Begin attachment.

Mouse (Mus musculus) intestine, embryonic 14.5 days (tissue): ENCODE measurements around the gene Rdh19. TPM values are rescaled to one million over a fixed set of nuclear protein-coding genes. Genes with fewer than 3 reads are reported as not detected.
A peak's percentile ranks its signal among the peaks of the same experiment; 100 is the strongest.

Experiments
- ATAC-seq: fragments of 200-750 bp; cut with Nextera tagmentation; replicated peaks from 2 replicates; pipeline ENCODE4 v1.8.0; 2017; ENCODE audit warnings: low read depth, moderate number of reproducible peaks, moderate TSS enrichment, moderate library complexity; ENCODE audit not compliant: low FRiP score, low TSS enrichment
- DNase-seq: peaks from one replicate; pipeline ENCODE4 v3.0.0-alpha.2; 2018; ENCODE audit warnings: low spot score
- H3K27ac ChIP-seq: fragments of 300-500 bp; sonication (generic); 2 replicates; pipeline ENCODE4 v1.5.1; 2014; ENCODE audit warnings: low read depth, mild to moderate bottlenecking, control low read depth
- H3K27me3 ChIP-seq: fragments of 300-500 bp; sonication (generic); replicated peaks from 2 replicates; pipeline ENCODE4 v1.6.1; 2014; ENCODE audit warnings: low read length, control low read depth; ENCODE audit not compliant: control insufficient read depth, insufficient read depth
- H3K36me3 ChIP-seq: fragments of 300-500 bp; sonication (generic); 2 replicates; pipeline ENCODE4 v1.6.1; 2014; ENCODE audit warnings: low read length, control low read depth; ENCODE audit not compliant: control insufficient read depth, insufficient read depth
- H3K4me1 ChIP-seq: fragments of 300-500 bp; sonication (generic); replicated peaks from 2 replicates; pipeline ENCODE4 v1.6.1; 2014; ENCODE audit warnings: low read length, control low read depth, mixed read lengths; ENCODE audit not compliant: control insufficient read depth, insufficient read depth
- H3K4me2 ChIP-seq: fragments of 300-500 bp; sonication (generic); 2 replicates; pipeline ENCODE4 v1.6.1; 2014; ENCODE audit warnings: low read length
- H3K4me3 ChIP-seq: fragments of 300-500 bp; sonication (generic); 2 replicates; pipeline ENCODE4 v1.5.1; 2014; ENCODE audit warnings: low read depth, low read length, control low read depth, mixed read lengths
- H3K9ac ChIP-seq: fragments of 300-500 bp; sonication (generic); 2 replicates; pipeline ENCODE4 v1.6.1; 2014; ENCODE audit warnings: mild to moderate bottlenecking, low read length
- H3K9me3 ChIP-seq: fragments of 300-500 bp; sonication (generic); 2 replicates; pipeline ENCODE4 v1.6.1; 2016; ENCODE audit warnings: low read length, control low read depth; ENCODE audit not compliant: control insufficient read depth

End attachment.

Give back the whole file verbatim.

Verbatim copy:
Mouse (Mus musculus) intestine, embryonic 14.5 days (tissue): ENCODE measurements around the gene Rdh19. TPM values are rescaled to one million over a fixed set of nuclear protein-coding genes. Genes with fewer than 3 reads are reported as not detected.
A peak's percentile ranks its signal among the peaks of the same experiment; 100 is the strongest.

Experiments
- ATAC-seq: fragments of 200-750 bp; cut with Nextera tagmentation; replicated peaks from 2 replicates; pipeline ENCODE4 v1.8.0; 2017; ENCODE audit warnings: low read depth, moderate number of reproducible peaks, moderate TSS enrichment, moderate library complexity; ENCODE audit not compliant: low FRiP score, low TSS enrichment
- DNase-seq: peaks from one replicate; pipeline ENCODE4 v3.0.0-alpha.2; 2018; ENCODE audit warnings: low spot score
- H3K27ac ChIP-seq: fragments of 300-500 bp; sonication (generic); 2 replicates; pipeline ENCODE4 v1.5.1; 2014; ENCODE audit warnings: low read depth, mild to moderate bottlenecking, control low read depth
- H3K27me3 ChIP-seq: fragments of 300-500 bp; sonication (generic); replicated peaks from 2 replicates; pipeline ENCODE4 v1.6.1; 2014; ENCODE audit warnings: low read length, control low read depth; ENCODE audit not compliant: control insufficient read depth, insufficient read depth
- H3K36me3 ChIP-seq: fragments of 300-500 bp; sonication (generic); 2 replicates; pipeline ENCODE4 v1.6.1; 2014; ENCODE audit warnings: low read length, control low read depth; ENCODE audit not compliant: control insufficient read depth, insufficient read depth
- H3K4me1 ChIP-seq: fragments of 300-500 bp; sonication (generic); replicated peaks from 2 replicates; pipeline ENCODE4 v1.6.1; 2014; ENCODE audit warnings: low read length, control low read depth, mixed read lengths; ENCODE audit not compliant: control insufficient read depth, insufficient read depth
- H3K4me2 ChIP-seq: fragments of 300-500 bp; sonication (generic); 2 replicates; pipeline ENCODE4 v1.6.1; 2014; ENCODE audit warnings: low read length
- H3K4me3 ChIP-seq: fragments of 300-500 bp; sonication (generic); 2 replicates; pipeline ENCODE4 v1.5.1; 2014; ENCODE audit warnings: low read depth, low read length, control low read depth, mixed read lengths
- H3K9ac ChIP-seq: fragments of 300-500 bp; sonication (generic); 2 replicates; pipeline ENCODE4 v1.6.1; 2014; ENCODE audit warnings: mild to moderate bottlenecking, low read length
- H3K9me3 ChIP-seq: fragments of 300-500 bp; sonication (generic); 2 replicates; pipeline ENCODE4 v1.6.1; 2016; ENCODE audit warnings: low read length, control low read depth; ENCODE audit not compliant: control insufficient read depth